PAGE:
Hearing aids can improve your elderly parent’s quality of life

Hearing aids can improve your elderly parent’s quality of life

Hearing aids can improve your elderly parent’s quality of lifeAccording to an article published on SeniorLiving.org, 31 million people in the United States develop hearing loss of some severity or another. Nearly 60 percent of those with hearing loss are over age 65. More than 6 million Americans use hearing aids, but that leaves 24 million who do not. If you suspect your elderly parent is experiencing hearing loss, having them get a hearing aid will improve their quality of life as well as make your life easier.

Fitting a hearing aid is easy with an open-fit digital hearing aid. In the past, an audiologist would make a silicon mold of your ear for a custom fit. Todays open-fit and speaker-in-the-ear models require no molds and only minor tweaks for a custom fit.

Most performance adjustments used to require a visit to an audiologists office where adjustments would be made and you’d be on your way. But adjusting in an office for real world hearing loss was rarely perfect. Although still common today, oftentimes you’d have to make another trip back for a readjustment. Now, using computer software, you can program your hearing aid from home. With some software, you can type a problem like Conversations are muffled. Then the software automatically adjusts the hearing aid for you. Other times, the hearing aid vendor can make the adjustments and email you the adjustment file.

The Mayo Clinic goes in-depth about the differences between various hearing aids. Here is some of their information summarized:

Completely in the canal — These hearing aids are molded to individual ear canals to improve mild to moderate hearing loss. Generally, the smaller a hearing aid is, the less powerful it is, the shorter its battery life and the more it’ll cost. These are least noticeable in the ear, and less likely to pick up wind noise. They are easy to use with phones and use smaller batteries that don’t typically last as long. These hearing aids often don’t contain added features like volume control or directional microphones.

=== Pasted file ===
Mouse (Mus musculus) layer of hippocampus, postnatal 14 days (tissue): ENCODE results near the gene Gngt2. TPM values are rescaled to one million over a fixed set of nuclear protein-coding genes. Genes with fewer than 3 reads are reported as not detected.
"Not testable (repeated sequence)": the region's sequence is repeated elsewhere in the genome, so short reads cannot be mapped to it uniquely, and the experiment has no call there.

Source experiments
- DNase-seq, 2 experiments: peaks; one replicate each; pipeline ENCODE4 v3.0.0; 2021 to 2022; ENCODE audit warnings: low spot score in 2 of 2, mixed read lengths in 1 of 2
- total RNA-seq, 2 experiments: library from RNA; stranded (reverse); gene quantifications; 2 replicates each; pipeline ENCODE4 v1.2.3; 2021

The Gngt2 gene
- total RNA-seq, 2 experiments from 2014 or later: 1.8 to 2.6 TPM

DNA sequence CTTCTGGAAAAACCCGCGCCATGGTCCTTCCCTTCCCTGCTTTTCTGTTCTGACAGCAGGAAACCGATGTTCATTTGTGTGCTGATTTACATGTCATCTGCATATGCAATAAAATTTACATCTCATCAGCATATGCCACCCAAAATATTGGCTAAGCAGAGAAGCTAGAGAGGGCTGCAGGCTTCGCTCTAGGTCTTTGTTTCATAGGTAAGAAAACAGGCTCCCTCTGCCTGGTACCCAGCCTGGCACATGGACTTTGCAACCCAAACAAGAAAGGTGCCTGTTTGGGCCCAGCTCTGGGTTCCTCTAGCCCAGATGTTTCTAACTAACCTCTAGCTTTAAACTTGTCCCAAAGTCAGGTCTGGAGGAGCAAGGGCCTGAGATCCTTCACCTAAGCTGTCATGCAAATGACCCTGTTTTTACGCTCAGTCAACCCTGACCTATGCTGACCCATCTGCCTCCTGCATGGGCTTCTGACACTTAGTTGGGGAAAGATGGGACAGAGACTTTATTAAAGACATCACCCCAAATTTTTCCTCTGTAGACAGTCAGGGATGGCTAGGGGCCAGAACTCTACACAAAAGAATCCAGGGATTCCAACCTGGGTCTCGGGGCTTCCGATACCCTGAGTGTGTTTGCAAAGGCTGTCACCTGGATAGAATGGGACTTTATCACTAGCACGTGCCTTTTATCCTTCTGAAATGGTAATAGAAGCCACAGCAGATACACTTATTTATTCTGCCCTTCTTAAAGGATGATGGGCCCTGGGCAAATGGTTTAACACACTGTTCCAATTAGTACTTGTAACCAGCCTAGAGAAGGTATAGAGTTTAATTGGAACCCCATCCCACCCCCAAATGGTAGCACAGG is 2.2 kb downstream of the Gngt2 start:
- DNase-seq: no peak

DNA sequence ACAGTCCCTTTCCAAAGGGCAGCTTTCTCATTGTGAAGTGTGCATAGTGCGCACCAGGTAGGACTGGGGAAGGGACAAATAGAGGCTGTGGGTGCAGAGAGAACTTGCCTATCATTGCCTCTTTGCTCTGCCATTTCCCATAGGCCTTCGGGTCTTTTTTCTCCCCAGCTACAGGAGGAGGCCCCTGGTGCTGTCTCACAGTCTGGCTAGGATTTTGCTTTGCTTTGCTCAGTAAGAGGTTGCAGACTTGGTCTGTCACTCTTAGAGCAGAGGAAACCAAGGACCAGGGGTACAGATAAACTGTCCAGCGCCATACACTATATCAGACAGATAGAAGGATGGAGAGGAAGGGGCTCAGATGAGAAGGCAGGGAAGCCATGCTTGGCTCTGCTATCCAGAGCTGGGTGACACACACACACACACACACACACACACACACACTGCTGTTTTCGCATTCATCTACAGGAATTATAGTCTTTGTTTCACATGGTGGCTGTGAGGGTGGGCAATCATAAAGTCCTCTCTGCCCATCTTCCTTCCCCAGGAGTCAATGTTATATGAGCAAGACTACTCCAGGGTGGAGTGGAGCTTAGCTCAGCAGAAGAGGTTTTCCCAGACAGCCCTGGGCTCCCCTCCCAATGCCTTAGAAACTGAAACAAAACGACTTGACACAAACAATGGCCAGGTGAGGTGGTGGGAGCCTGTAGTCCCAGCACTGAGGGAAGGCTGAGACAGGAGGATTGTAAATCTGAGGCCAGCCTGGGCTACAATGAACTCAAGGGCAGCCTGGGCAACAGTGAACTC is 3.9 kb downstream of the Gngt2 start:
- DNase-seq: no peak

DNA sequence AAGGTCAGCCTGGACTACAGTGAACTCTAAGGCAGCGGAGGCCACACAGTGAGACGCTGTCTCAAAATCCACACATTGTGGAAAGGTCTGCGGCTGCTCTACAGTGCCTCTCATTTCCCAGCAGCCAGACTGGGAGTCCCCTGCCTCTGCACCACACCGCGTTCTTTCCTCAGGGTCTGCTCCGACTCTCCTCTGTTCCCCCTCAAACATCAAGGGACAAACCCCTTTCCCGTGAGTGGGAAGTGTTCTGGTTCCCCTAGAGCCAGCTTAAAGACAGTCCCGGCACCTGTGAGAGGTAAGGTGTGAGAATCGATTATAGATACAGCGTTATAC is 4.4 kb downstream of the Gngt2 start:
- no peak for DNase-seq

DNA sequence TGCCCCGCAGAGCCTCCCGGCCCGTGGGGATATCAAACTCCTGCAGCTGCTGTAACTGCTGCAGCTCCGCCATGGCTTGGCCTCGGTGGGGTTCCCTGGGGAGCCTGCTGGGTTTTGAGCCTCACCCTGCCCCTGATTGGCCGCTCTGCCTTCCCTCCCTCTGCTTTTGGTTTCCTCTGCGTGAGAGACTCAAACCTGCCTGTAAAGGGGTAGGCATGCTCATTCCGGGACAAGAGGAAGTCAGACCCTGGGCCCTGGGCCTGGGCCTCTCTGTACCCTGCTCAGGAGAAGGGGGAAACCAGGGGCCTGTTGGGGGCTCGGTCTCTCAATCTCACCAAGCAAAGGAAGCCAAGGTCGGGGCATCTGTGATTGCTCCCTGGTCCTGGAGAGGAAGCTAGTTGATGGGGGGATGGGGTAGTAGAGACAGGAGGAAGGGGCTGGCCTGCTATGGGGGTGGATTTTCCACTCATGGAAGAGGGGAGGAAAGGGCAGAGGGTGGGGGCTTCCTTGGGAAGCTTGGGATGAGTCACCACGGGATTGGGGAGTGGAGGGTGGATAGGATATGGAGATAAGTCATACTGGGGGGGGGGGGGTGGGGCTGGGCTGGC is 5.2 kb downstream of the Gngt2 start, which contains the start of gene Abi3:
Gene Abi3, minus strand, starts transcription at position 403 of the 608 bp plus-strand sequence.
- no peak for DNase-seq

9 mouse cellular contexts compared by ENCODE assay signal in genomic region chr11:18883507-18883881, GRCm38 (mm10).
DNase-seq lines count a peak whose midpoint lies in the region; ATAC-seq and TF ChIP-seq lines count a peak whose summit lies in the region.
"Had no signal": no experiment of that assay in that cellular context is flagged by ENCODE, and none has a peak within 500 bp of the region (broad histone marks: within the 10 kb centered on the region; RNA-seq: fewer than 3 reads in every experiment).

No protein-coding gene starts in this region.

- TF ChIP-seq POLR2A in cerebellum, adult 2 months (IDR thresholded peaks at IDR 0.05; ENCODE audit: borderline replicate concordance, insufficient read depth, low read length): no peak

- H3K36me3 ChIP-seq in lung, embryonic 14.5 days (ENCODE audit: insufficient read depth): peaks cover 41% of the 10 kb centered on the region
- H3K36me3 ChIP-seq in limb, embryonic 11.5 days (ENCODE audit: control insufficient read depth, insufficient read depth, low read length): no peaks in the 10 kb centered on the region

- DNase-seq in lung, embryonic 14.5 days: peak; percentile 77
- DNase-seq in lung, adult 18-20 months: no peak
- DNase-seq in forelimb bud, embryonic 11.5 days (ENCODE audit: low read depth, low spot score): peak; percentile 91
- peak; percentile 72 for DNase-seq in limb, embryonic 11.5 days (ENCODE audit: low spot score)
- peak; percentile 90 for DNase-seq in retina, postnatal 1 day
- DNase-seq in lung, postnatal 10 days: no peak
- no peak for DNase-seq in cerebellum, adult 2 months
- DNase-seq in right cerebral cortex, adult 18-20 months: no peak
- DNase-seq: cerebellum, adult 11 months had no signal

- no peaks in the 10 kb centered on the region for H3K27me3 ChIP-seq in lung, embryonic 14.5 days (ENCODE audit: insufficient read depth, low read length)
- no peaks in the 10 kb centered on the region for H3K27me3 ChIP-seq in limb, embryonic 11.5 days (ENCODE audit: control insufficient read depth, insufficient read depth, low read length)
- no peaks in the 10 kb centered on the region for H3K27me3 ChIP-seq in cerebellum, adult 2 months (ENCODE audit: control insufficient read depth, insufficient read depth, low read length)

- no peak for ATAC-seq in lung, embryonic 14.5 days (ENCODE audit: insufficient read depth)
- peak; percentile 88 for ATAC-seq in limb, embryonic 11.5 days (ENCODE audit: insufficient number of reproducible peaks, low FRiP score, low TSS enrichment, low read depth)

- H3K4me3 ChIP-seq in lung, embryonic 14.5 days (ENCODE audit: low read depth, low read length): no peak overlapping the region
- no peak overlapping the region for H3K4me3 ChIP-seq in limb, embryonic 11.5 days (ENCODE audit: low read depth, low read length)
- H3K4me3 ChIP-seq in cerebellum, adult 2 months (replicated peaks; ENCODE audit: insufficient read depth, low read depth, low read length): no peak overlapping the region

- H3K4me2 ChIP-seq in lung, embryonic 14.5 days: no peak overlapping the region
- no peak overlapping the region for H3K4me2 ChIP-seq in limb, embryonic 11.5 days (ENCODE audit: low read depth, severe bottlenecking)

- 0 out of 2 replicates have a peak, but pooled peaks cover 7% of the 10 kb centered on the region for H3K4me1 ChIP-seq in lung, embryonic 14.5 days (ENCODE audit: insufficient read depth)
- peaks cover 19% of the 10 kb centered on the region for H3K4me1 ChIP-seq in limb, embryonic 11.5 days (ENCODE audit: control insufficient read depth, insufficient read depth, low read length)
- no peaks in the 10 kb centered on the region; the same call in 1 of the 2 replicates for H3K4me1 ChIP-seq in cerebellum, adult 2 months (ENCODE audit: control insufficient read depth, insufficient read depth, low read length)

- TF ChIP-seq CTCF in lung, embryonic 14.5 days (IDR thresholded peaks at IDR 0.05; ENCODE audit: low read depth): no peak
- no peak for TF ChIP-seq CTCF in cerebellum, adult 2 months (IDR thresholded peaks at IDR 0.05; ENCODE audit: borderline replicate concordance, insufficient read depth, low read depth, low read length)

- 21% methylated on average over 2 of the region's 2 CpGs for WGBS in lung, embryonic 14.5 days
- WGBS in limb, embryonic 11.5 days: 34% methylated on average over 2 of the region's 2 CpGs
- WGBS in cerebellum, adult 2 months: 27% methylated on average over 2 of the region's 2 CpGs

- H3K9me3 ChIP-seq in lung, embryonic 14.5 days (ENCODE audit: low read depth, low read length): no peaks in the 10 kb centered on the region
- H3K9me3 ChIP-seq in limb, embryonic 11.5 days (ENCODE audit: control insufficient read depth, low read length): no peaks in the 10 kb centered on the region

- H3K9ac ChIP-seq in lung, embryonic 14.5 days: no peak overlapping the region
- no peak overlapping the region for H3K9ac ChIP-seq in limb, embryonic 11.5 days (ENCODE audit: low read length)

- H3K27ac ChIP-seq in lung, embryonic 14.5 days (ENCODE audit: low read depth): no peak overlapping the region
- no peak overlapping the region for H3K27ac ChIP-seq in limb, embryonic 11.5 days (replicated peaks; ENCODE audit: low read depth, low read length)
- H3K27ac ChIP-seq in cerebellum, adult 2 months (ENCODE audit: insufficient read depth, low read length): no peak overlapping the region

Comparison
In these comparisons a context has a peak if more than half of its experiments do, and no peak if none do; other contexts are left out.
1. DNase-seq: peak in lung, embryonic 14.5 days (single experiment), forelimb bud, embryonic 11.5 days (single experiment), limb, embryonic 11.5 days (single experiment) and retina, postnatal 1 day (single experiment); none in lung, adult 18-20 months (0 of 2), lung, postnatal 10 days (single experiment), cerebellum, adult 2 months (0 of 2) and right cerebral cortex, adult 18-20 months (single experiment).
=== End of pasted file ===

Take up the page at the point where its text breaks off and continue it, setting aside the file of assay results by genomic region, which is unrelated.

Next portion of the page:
In the canal — Like in completely in the canal hearing aids, these are custom molded to fit in the ear canal, but not as deeply. These improve mild to moderate hearing loss in adults. In the canal hearing aids are less visible, easy to use with the phone, but also include features that won’t fit on completely in the canal aids. However, the small size can make these features difficult to adjust and they may not fit well in smaller ears.

Half-shell — An even smaller version of the in the canal hearing aid. These are custom molded and fill the lower portion of the bowl-shaped area of the outer ear. This will counteract mild to moderately severe hearing loss. This hearing aid is slightly easier to handle than smaller hearing aids. It includes additional features like directional microphones and volume control.

In the ear (full-shell) — An in-the-ear (full-shell) hearing will be custom made to fill most of the bowl-shaped area of the outer ear. It is useful for those with mild to severe hearing loss. This model will be more visible to others and may pick up wind noise. It does contain helpful features like volume control and the features are easier to adjust. These are typically easy to insert and use larger batteries which normally last longer than their smaller counterparts.

Behind the ear — Behind-the-ear hearing aids hook over the top of your ear and rest behind the ear. They pick up sound, amplify it and carry the sound back to an ear mold that fits inside your ear canal. This is useful for all types of hearing loss. It is also the largest, most visible type of hearing aid, though newer versions may be smaller and barely visible.

Open fit — These are usually a very small behind-the-ear-style device. Sound travels from the instrument through a small tube to a tiny dome or speaker in the ear canal. These leave the ear canal open and are best for mild to moderate high-frequency loss where low frequencies are still heard near normal. These often lack manual adjustments because of the small size.

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